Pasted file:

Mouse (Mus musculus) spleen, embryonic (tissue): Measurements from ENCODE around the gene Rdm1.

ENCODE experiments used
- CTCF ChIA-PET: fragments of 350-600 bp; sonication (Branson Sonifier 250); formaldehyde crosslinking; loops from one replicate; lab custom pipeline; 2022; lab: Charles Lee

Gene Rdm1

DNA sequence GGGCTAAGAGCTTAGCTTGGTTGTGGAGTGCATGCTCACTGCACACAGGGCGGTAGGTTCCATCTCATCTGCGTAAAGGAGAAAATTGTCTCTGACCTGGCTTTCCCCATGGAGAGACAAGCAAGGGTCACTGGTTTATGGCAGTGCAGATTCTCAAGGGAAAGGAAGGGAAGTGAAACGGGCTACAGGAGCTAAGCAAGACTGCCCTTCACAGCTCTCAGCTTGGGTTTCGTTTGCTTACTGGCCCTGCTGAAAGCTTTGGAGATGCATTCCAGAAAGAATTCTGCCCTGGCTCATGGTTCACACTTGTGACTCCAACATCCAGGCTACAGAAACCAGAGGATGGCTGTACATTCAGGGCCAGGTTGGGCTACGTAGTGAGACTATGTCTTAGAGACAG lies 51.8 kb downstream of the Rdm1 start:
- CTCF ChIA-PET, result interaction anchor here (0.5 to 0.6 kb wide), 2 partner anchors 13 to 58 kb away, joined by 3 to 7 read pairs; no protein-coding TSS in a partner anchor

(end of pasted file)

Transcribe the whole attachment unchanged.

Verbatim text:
Mouse (Mus musculus) spleen, embryonic (tissue): Measurements from ENCODE around the gene Rdm1.

ENCODE experiments used
- CTCF ChIA-PET: fragments of 350-600 bp; sonication (Branson Sonifier 250); formaldehyde crosslinking; loops from one replicate; lab custom pipeline; 2022; lab: Charles Lee

Gene Rdm1

DNA sequence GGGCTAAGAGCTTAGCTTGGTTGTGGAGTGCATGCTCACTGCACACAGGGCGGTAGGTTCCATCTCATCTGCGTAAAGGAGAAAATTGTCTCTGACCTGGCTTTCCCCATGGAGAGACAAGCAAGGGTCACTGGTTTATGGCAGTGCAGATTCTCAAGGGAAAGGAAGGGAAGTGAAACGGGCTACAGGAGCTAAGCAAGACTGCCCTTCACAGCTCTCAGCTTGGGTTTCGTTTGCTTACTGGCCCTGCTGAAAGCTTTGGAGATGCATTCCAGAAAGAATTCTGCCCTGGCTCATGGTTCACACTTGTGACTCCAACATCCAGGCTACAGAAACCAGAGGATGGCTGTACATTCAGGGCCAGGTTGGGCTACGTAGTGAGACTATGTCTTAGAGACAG lies 51.8 kb downstream of the Rdm1 start:
- CTCF ChIA-PET, result interaction anchor here (0.5 to 0.6 kb wide), 2 partner anchors 13 to 58 kb away, joined by 3 to 7 read pairs; no protein-coding TSS in a partner anchor